The overall objectives and mission of the chapter are to compile an up-to-date and academically grounded study into organizational ecosystems in terms of innovation and social capital dimensions. Here we are concerned with the dimensions of innovation involving traditionally measured forms of innovation, hidden innovation and social innovation, and social capital including collaboration, cooperation, as well as bridging and bonding social capital and network ties.

Due to changes in the way organizations function in contemporary society, through the use of new ideas, techniques and modern technology, business scholars are beginning to see organizations as ecosystems instead of discrete units (Boutros, 2014). The concept of the ecosystem not only focuses on how organizations develop or how new ideas, innovation and technology can be adopted for greater efficiency, but moves attention to the ecosystem model where every activity of an organization affects the rest of the system (Boutros, 2014). With the organizational ecosystem we are not only concerned with the ecosystem of individual organizations but the activities of organizations in the organizational environment. Organizational ecosystems comprise many organizations and actors, participating in exchanges and entering into relationships with a wide intentional range (Mars et al., 2014, p.75). Such ecosystems tend not to be concerned with goals that are pre-determined, although individual organizations develop and pursue such goals, and resource and information flows connect the organizations in the ecosystem despite competing and diverse objectives (Mars et al., 2014, p.75). Therefore with organizational ecosystems we are concerned with both formal and informal relationships. Also of interest is to develop the concept of organizational ecosystem, investigating variables that affect it, developments associated with it, both vertical and horizontal relationships, and relationships between organizations and organizational subsystems. Important aspects of these relationships are the dimensions of innovation, including hidden innovation and social innovation, and social capital, involving trust, collaboration, cooperation, as well as bridging and bonding social network ties (Murphy, 2011).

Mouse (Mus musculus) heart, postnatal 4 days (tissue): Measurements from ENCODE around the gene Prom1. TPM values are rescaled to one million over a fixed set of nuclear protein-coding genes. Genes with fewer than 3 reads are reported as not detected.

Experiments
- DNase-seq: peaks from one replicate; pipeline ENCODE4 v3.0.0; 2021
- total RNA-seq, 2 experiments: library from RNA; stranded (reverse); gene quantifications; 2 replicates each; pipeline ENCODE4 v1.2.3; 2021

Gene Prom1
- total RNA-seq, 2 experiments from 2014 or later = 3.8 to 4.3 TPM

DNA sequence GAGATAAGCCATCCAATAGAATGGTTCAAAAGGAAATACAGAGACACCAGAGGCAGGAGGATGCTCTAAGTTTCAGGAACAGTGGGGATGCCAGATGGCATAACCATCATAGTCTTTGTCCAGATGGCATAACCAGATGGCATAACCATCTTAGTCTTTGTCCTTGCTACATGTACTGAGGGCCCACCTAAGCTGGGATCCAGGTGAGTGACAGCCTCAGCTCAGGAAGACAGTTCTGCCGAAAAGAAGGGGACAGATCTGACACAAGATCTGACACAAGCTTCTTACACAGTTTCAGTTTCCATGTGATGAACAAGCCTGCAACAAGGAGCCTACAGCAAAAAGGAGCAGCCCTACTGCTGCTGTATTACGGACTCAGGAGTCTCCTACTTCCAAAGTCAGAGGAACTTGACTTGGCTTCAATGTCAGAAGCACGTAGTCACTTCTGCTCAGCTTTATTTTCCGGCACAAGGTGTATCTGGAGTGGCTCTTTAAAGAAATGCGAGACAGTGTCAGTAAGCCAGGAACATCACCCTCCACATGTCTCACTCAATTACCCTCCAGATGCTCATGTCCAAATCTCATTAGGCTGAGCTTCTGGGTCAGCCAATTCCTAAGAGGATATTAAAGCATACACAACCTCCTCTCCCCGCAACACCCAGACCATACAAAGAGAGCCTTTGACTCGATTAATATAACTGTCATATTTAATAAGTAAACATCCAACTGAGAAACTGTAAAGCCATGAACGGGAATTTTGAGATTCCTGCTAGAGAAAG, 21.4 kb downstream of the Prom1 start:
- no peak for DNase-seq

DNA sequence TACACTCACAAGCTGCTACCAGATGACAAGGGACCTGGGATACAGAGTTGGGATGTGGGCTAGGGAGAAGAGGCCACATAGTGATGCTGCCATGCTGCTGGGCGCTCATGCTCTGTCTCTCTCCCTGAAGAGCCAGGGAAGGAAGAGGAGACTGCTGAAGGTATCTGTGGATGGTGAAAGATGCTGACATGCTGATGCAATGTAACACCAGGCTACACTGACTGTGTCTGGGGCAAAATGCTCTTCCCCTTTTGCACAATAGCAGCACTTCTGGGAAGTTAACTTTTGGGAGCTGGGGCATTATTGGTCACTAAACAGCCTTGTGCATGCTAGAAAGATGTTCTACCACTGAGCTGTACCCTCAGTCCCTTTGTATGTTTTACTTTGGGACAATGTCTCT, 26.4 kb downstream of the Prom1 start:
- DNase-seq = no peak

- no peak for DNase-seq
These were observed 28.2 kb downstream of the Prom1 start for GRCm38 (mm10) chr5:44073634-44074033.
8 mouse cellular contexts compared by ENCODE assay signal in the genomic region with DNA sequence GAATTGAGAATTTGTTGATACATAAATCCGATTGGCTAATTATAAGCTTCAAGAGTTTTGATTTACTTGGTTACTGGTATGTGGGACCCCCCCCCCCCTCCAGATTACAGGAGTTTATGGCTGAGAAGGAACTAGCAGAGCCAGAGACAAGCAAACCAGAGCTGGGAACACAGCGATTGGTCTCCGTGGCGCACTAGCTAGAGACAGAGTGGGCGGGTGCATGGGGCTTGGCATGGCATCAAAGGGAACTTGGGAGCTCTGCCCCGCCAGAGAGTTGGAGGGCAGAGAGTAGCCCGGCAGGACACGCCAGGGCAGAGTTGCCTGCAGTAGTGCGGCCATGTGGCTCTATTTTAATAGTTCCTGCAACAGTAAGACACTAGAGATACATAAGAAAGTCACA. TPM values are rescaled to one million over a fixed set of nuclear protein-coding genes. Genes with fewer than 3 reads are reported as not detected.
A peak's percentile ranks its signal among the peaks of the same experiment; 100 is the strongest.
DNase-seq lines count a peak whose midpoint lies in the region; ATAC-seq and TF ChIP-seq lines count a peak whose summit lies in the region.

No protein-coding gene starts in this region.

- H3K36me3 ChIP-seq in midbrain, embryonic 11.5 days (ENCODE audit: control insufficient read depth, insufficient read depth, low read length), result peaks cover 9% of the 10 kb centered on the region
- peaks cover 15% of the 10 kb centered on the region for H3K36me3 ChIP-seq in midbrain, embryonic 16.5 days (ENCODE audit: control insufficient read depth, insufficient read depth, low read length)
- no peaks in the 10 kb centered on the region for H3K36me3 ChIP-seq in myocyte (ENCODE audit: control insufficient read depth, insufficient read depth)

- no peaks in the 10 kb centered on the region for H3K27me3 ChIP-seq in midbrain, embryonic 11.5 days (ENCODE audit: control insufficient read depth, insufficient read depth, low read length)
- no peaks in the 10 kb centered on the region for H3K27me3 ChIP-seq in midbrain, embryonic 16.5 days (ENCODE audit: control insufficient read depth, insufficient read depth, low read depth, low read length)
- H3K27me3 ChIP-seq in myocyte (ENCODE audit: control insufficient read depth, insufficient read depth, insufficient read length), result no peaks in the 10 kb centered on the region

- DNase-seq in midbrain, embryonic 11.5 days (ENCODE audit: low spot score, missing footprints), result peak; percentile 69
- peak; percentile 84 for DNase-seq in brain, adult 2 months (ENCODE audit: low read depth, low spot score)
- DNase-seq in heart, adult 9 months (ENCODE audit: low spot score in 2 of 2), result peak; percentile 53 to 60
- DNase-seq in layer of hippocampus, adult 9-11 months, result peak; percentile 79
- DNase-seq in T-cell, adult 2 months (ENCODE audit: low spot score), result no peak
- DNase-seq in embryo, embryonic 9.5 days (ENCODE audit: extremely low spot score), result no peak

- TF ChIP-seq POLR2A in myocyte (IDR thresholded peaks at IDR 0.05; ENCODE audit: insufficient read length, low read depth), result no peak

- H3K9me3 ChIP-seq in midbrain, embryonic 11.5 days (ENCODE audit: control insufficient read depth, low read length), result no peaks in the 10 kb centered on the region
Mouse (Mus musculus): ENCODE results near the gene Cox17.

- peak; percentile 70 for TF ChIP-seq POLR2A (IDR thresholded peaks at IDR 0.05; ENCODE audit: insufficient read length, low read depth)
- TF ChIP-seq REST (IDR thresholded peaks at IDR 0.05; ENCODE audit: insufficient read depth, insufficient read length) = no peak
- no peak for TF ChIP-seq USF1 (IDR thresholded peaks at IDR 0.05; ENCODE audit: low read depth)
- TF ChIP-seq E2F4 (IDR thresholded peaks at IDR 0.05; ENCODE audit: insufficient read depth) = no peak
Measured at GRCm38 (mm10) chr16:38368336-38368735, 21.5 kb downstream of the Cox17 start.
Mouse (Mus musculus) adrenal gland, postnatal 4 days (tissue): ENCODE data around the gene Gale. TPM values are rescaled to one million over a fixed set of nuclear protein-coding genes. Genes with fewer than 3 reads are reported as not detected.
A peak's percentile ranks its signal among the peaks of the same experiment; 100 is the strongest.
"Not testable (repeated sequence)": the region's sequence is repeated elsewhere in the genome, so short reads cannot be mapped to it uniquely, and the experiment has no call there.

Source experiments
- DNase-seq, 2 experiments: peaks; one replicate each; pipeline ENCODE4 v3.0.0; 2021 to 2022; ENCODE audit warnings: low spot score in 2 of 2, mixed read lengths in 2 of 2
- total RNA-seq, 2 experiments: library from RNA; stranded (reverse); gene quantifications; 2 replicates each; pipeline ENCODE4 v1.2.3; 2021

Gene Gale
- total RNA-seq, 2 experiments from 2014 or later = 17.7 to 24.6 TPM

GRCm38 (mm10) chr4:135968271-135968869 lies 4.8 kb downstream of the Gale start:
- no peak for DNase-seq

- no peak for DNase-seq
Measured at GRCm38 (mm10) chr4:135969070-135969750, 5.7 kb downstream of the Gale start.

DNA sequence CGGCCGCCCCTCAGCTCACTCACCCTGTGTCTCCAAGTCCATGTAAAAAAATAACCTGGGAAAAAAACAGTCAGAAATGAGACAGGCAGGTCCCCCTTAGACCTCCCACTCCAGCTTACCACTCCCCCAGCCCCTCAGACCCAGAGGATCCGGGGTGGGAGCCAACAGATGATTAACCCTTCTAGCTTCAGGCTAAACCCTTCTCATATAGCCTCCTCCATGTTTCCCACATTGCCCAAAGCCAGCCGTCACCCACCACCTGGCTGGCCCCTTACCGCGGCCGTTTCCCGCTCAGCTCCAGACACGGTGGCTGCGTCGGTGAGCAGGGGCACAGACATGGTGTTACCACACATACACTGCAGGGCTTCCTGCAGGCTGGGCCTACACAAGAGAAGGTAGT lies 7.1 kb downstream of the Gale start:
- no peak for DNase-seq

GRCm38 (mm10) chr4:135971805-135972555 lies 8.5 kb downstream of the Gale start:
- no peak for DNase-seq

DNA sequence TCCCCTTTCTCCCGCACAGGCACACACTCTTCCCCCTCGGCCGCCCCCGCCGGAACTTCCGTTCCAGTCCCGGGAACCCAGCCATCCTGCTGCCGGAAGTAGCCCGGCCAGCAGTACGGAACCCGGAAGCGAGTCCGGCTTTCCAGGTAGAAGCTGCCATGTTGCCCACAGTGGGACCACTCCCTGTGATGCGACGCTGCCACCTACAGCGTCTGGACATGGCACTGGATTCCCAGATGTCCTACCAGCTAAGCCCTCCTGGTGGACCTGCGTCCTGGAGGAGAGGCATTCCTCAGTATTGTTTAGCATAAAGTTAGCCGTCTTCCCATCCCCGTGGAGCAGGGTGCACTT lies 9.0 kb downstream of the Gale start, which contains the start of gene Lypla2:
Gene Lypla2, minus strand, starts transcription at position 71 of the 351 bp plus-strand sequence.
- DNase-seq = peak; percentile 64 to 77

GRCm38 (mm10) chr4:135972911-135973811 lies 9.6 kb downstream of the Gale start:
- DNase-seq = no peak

Key Terms in this Chapter

Network: Interaction between people to exchange information and form social or professional contacts.

Social Capital: The value of networks and social relationships of an organization.

Norms: Types of behaviour or situations expected and considered typical.

Organizational Ecosystem: Involves organizations as ecosystems rather than discrete units with a large number of interconnected parts spread across the organization and even the world.

Trust: A belief in the reliability, ability or truth of an organization or person.

Collaboration: Producing or creating a piece of work by working together with other people or organizations.

Innovation: Translation of an invention or idea into a process, product or service in an organization.

Cooperation: Process or action of working together with another organization or someone in order to do, or achieve, something.